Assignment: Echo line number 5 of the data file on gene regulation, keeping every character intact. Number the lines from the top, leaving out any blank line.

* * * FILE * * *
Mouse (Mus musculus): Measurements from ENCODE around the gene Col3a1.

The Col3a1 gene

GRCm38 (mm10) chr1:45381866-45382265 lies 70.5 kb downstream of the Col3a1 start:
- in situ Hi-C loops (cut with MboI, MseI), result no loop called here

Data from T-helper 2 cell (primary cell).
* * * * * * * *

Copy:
Data from T-helper 2 cell (primary cell).